According to my reading of the Gamebook, Harris recorded three tackles for the NFC and recovered a Franco Harris fumble. His final tackle occurred in the third quarter when he stopped Stanley Morgan after a 20-yard pass from Dan Fouts.

So here are Harris’s final plays:

Final Interception as a Cowboy: Picked off Vince Ferragamo in the third quarter of the Cowboys’ 21-19 loss to the L.A. Rams on December 30, 1979.

Final Plays as a CowboyMissed a tackle on a fake field goal run, then played safety when the Rams knelt on the ball with six seconds remaining, in 21-19 loss to L.A. Rams on December 30, 1979.

Final Tackle as a Professional: Credited with tackling Stanley Morgan in the third quarter of the Pro Bowl on January 27, 1980.

His Last Plays: Emmitt Smith

This is a series that focuses on the last games and/or (when possible) the last plays of various members of the Cowboys. The final plays for a few of these players, such as Roger Staubach, Troy Aikman, and Michael Irvin, are well known. Others may be more difficult to research, but I will do my best.

Like we do with Roger Staubach, we as fans tend to want to remember Emmitt Smith’s great highlights rather than what happened at the very end. Thus, in a more perfect world, perhaps Emmitt would have eclipsed Walter Payton’s record for career rushing yards and then immediately walked off the field for good. Our final memory might be something like this—

smith

Heck, he could have left for good after his final Thanksgiving Day game as a Cowboy, when he rushed for 144 yards in a 27-20 win.

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But no, he kept going. In his last game as a Cowboy against Washington on December 29, 2002, Emmitt needed to rush for 38 yards to surpass 1,000 for the season. It would have marked the 12th consecutive season for him to rush for at least 1,000 yards.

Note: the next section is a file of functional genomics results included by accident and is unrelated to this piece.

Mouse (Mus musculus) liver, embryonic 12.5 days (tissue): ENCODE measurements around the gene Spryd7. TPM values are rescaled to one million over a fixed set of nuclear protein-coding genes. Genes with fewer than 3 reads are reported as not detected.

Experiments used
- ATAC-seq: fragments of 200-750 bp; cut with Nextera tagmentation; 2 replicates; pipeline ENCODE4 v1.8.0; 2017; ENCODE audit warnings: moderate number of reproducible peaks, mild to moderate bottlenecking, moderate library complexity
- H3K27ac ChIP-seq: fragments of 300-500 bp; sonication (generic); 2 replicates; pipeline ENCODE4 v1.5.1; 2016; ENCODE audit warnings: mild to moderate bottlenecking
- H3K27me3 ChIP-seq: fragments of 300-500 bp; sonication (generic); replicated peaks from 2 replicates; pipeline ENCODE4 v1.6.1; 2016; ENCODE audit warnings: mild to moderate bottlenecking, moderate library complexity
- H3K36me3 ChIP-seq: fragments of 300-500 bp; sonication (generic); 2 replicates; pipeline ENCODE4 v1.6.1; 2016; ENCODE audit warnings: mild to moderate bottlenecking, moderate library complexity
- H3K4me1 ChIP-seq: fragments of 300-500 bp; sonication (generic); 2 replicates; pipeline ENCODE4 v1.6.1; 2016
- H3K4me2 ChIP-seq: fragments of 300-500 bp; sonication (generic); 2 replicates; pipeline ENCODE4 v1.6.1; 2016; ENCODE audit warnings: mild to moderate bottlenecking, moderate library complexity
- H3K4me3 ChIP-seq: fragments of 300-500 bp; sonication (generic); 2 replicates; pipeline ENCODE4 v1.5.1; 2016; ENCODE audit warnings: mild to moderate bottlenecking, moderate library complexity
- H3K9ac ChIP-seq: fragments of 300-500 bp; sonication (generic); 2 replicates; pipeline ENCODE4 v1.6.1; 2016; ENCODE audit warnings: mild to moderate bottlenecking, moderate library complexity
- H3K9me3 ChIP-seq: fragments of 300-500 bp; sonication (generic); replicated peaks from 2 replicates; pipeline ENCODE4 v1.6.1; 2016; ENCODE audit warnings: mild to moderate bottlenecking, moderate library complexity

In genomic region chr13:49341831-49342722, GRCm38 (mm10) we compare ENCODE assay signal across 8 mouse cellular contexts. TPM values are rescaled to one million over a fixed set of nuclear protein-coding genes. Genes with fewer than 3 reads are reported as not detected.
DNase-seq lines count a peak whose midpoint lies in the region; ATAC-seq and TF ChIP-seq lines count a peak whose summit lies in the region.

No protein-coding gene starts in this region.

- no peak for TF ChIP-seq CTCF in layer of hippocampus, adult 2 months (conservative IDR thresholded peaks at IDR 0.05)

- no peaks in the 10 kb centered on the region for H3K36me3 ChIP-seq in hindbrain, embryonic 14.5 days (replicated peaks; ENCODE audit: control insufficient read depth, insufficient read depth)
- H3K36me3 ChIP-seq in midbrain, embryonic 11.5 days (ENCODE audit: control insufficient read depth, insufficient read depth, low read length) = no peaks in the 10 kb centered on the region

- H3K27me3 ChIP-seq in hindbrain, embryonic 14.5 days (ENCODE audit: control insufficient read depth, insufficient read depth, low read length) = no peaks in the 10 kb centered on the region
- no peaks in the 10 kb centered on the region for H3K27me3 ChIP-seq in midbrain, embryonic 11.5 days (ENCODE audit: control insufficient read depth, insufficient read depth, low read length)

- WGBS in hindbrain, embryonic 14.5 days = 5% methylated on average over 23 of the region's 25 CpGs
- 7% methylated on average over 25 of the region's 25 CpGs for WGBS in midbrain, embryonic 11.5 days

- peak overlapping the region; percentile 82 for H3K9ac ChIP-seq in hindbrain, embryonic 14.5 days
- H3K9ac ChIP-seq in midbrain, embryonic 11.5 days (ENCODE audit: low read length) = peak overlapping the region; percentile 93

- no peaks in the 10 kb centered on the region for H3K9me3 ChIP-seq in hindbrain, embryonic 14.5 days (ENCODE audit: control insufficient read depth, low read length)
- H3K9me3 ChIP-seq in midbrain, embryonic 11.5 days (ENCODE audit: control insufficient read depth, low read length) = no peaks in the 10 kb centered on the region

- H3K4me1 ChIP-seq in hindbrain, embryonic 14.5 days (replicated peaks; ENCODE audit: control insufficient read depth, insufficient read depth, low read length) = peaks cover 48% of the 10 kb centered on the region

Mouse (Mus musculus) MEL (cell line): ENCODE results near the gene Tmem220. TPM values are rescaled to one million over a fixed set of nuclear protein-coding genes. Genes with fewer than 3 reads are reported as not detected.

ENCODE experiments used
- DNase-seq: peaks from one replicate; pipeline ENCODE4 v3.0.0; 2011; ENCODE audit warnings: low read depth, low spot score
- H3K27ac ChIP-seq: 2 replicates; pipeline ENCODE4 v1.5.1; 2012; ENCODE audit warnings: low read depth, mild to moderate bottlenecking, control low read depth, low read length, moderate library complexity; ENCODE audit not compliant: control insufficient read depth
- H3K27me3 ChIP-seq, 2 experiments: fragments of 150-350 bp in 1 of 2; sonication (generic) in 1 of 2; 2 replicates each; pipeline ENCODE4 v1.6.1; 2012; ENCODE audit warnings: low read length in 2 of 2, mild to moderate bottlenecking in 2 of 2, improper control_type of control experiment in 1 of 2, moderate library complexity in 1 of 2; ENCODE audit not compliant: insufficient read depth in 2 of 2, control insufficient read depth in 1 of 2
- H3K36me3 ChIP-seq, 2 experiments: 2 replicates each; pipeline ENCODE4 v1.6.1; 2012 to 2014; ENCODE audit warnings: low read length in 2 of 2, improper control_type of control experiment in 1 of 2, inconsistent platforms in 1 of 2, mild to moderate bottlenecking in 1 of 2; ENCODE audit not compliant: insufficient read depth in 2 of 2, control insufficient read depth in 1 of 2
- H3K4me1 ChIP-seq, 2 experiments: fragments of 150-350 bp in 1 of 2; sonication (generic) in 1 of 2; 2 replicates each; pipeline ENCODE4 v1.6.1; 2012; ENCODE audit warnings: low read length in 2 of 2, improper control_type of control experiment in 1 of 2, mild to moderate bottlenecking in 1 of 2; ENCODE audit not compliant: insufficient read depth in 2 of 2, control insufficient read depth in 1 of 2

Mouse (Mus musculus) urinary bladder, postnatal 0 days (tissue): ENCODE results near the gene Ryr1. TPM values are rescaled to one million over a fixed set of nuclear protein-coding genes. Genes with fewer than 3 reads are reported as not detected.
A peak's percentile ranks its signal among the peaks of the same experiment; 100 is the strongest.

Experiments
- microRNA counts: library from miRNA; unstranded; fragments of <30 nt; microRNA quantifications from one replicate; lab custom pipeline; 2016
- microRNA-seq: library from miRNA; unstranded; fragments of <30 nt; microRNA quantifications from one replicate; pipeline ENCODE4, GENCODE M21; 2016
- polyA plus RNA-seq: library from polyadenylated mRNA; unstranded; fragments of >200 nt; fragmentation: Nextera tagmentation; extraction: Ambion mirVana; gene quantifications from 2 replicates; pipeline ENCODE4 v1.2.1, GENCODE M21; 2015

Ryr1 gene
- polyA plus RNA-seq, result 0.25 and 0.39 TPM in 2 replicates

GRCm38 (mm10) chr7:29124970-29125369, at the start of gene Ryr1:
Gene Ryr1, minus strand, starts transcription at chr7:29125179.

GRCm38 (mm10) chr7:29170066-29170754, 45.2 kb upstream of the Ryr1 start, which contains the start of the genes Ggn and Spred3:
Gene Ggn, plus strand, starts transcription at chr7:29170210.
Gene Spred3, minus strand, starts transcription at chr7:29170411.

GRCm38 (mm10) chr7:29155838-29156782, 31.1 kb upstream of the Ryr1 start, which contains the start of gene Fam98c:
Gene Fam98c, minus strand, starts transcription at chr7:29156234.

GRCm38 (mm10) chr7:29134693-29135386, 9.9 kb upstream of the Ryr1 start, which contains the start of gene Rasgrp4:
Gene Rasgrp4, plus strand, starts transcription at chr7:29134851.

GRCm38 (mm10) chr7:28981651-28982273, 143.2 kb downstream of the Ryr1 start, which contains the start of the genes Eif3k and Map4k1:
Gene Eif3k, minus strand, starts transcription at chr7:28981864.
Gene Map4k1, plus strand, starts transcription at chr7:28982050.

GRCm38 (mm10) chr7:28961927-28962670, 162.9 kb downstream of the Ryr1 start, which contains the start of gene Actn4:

Instead? 18 carries. 13 yards.

No, I am not going to post a picture from the game.

It was just an amazingly bad ending for such an amazing player. Offensive coordinator Bruce Coslet keep feeding Emmitt the ball, but Emmitt never got anything going. It was not his worst game as pro (16 carries for 6 yards against New Orleans in 1998 probably was), but this performance was one of the worst.

Emmitt’s final run occurred with 8:25 remaining in the game. He lost four yards.

Of course, Emmitt’s career continued after he left the Cowboys. He played two seasons for the Arizona Cardinals.

His final game as a pro ended better than the last game with the Cowboys. He gained a total of 69 yards on 23 carries in a 12-7 Arizona win over Tampa Bay.

The last run of his career wasn’t one to remember, though: he lost two yards and fumbled the ball out of bounds. Ugh.

So in summary—

Final 100-Yard Game as a Cowboy: Gained 144 yards vs. Washington on November 28, 2002.

Final Game as a Cowboy: Gained 13 yards on 18 carries vs. Washington on December 28, 2002.

Final Rushing Attempt as a Cowboy: Lost four yards on a play in the fourth quarter vs. Washington on December 28, 2002.

Final 100-Yard Game as a Professional: 106 yards as an Arizona Cardinal vs. Seattle on October 24, 2004.

Final Game as a Professional: Gained 69 yards vs. Tampa Bay on January 2, 2005.

Final Rushing Attempt as a Professional: Lost two yards on a run with 1:56 remaining on the fourth quarter in a 12-7 Arizona win over Tampa Bay on January 2, 2005.

His Last Plays: Roger Staubach